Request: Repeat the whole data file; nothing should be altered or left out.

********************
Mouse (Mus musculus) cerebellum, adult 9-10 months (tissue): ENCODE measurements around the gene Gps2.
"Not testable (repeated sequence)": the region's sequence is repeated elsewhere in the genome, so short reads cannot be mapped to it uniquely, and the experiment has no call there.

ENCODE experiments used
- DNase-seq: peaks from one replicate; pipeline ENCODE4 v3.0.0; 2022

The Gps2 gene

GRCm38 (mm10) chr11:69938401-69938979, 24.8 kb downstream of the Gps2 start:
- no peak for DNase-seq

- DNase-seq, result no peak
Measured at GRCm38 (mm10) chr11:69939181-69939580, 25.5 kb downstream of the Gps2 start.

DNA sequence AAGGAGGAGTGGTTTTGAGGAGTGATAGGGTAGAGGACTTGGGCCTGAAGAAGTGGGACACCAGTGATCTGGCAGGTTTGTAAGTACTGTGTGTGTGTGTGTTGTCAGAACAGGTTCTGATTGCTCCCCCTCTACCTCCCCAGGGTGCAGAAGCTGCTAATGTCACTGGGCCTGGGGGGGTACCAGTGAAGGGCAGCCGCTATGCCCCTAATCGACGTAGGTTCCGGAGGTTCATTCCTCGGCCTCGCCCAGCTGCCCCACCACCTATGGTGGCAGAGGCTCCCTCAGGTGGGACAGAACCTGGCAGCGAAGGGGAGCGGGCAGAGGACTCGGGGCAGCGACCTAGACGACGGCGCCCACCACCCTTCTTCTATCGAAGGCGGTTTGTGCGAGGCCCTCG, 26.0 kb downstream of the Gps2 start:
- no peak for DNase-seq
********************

Mouse (Mus musculus) cerebellum, adult 9-10 months (tissue): ENCODE measurements around the gene Gps2.
"Not testable (repeated sequence)": the region's sequence is repeated elsewhere in the genome, so short reads cannot be mapped to it uniquely, and the experiment has no call there.

ENCODE experiments used
- DNase-seq: peaks from one replicate; pipeline ENCODE4 v3.0.0; 2022

The Gps2 gene

GRCm38 (mm10) chr11:69938401-69938979, 24.8 kb downstream of the Gps2 start:
- no peak for DNase-seq

- DNase-seq, result no peak
Measured at GRCm38 (mm10) chr11:69939181-69939580, 25.5 kb downstream of the Gps2 start.

DNA sequence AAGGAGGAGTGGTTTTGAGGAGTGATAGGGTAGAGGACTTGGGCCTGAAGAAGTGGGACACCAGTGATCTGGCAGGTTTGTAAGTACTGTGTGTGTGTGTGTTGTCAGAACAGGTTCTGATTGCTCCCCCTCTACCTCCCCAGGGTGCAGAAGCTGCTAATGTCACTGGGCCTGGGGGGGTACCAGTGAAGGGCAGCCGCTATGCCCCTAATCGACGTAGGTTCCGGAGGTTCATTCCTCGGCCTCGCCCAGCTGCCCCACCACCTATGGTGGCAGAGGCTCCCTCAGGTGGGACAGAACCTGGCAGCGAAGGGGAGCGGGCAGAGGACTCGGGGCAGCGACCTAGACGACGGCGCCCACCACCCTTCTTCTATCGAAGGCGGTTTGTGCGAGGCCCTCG, 26.0 kb downstream of the Gps2 start:
- no peak for DNase-seq